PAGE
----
When is a deal not a deal?

February 23, 2007

When is a deal NOT a deal?
When it is made with the US Government.

What if you went to your local GM dealer and after hours of negotiation you reached an agreeable price on a new vehicle, signed all the paperwork, arranged all necessary financing, and later drove off a proud new owner of the vehicle of your choice, BUT, after paying all your insurance fees, registration fees, and even after having driven your new vehicle for a considerable amount of time, the dealership calls you up and says they have to have more money from you because your vehicle was better than the dealership had believed and you got too good of a deal?

Would you jump in that new vehicle and race down to the dealership and give them more money, or would you still be laughing at such a ridiculous request? What if the dealership said they were going to prevent you from ever buying a new car again until you paid-up, and even went further to demand a surcharge on any mileage you continued to place on the car you bought?

You might laugh at first, but like the oil industry, which is just beginning to suffer from breach of contract by the U.S. Congress, that laughter would quickly stop and you would be on the phone to your lawyers.

No, the Oil Industry does not deserve the same respect and legal protection as other businesses, or so says the Democrat-controlled Congress, and you can be sure the oil companies are not laughing about any of it.

After the world oil industry has spent billions of dollars to explore, develop new technology, and produce leases that were negotiated and approved almost a decade ago, Congress is poised to renege on those CONTRACTS and is demanding more money for those leases.

Congress contends that the Clinton Administration (without mentioning Clinton directly) made several huge mistakes in drawing up lease contracts for offshore drilling in the Gulf of Mexico. The oil companies, in good faith, accepted the terms and moved to develop their technologies to make production possible. Now, world politics and economic growth, both proving the Clinton Administration had little to no foresight, have driven the price of oil to new highs and, despite increased costs of production, Congress in their typical greed, are beside themselves over the potential loss of revenue.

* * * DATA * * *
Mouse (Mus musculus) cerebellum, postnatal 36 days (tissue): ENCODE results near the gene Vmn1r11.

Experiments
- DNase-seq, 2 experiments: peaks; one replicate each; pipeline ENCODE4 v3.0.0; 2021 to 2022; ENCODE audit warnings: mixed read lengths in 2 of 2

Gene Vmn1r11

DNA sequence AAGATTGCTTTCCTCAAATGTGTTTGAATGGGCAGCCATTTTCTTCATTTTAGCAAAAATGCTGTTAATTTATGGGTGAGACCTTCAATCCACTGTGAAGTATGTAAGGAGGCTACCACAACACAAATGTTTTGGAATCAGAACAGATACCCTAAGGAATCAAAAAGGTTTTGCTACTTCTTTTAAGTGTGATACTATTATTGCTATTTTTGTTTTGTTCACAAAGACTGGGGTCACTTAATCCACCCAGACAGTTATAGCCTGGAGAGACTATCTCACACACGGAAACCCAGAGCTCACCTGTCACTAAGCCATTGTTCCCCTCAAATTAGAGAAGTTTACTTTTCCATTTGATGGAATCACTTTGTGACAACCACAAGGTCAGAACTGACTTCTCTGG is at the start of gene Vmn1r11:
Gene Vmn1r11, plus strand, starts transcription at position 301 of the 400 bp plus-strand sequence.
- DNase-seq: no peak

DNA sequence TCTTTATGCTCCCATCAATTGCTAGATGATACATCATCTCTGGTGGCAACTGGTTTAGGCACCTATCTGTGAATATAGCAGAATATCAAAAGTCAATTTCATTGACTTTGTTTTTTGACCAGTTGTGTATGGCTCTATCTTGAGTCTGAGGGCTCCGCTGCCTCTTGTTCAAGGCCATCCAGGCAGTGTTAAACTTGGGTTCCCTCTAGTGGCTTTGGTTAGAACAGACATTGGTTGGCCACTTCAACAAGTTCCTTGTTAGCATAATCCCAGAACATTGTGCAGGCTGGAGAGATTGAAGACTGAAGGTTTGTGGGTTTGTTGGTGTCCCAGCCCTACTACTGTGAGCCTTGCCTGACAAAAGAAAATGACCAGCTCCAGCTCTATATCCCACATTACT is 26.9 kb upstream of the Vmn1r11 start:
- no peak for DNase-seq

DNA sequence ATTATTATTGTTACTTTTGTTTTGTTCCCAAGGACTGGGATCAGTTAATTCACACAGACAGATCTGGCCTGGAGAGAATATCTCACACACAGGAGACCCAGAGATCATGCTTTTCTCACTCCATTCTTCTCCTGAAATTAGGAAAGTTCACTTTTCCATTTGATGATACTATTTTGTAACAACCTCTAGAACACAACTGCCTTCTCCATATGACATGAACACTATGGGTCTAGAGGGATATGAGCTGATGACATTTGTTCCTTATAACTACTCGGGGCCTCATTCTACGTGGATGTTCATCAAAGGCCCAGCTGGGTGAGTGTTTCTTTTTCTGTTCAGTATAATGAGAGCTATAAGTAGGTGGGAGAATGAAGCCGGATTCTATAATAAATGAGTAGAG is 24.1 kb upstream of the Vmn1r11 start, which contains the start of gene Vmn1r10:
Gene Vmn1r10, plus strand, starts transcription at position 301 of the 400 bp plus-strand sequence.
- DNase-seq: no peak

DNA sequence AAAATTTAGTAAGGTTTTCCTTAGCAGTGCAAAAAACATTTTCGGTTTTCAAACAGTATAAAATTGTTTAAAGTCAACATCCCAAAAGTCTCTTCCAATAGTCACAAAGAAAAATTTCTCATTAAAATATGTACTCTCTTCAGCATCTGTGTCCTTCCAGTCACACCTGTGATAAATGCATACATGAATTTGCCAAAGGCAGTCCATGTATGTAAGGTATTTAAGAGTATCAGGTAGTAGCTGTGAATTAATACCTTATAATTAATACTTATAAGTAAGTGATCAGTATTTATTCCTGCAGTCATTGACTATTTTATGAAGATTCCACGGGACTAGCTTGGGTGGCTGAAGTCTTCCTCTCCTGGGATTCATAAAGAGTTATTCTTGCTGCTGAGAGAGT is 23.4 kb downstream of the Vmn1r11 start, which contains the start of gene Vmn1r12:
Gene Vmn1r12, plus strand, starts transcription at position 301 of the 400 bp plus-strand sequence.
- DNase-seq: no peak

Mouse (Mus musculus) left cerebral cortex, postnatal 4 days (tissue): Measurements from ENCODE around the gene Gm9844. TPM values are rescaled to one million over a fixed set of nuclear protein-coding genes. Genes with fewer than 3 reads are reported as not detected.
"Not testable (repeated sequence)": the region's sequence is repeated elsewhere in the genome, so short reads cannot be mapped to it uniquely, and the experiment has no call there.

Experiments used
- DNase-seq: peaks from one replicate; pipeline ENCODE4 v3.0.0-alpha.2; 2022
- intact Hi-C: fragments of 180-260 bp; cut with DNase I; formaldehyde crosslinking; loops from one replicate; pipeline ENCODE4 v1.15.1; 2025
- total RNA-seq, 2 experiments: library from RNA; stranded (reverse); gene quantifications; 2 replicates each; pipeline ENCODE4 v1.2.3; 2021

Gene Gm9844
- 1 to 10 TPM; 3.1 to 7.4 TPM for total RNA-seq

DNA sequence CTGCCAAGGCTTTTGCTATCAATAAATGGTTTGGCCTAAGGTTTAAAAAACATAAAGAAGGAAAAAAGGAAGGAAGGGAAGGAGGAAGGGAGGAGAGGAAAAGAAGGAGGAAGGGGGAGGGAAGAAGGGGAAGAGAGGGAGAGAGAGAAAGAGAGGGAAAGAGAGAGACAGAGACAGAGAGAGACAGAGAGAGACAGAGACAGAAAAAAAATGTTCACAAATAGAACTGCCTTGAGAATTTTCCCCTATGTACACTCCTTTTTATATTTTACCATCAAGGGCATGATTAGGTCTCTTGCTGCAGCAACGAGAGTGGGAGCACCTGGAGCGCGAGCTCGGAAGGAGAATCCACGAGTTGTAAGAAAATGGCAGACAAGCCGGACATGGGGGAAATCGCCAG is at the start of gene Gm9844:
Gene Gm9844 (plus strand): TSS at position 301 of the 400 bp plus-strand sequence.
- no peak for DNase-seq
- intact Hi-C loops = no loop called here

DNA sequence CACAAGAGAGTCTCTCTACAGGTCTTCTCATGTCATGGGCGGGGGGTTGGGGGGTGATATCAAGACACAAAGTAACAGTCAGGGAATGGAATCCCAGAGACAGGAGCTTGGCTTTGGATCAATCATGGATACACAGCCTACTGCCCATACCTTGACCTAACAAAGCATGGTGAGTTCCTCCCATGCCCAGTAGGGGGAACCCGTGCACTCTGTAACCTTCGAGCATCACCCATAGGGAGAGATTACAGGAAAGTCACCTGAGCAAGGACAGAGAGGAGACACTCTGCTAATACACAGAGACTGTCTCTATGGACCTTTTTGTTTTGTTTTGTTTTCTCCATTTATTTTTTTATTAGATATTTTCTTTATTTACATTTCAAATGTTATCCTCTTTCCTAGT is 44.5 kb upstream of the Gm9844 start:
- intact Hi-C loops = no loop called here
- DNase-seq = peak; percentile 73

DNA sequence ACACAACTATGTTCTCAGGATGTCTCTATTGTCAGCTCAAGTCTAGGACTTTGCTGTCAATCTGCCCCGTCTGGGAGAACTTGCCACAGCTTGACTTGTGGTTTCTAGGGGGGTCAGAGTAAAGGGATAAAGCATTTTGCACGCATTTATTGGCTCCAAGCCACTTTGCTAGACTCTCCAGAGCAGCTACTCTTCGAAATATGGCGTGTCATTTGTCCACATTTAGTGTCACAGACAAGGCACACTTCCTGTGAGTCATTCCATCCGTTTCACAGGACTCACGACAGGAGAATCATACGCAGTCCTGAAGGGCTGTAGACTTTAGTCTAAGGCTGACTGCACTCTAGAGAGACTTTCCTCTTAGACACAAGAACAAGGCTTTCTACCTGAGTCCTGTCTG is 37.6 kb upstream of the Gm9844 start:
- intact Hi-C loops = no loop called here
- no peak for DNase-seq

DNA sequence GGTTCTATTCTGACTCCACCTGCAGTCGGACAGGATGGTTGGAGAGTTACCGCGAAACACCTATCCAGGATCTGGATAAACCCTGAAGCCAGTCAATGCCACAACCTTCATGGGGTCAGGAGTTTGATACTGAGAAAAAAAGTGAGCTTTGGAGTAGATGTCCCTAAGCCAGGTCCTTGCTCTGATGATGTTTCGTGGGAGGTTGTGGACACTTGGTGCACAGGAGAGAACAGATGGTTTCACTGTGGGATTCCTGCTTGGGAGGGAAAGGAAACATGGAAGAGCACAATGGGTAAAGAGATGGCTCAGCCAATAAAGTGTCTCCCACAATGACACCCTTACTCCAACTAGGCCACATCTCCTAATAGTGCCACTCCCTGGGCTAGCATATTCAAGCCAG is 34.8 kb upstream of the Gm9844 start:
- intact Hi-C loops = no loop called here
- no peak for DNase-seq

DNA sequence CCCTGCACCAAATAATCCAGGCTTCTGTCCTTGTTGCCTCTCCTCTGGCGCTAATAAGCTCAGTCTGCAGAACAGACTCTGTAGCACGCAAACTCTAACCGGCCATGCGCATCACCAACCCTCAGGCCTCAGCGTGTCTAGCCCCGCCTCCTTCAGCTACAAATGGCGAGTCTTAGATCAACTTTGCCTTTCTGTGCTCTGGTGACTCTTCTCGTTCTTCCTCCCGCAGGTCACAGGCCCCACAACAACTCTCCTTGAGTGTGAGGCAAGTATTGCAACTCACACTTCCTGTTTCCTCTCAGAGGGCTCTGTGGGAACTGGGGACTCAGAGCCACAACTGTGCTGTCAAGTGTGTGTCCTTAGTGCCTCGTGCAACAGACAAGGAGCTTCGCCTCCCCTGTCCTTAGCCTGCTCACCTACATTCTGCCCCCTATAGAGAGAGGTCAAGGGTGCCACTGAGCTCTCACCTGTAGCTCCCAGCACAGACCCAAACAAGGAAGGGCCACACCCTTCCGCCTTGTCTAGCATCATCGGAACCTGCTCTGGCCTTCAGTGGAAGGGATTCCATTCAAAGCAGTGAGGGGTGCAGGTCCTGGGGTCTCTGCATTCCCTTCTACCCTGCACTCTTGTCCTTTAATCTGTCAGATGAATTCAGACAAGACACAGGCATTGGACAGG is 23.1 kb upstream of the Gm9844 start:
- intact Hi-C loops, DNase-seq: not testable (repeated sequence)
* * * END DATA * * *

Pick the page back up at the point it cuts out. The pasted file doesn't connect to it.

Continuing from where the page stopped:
What about ”a deal is a deal”? What about respecting contractual law? What about the ”good faith and promise” of the United States of America?

Making matters even more iniquitous the Democrat leadership is now considering legislation that would prevent any further leases going to those companies refusing to renegotiate those old contracts. This amounts to nothing less than blackmail, which not only tarnishes the reputation of the United States and hurts American oil companies, it will also prove devastating to Louisiana.

According to the Department of Interior the newly proposed legislation (blackmail) has stopped all talks of renegotiation, and ”such legislation could prompt legal challenges that could delay new leases, resulting in an estimated 1.6 billion barrels of oil equivalent in delayed output, costing an estimated $13 billion in delayed royalties”.

Democrat detractors will surely deny any such thing as blackmail is being imposed upon the oil industry, no matter how obvious it is to honorable people, and that Democrats would never break their word on any deal, despite the same obviousness.

However, given the Democrats are now in negotiations to renege on the deal made with President Bush to allow the President to conduct a war against Islamic Facists dedicated to killing Westerners, why would thoughtful people begin to believe anything Democrats say about deals with the oil industry, when the stakes of the war on terrorism are far higher, American lives.


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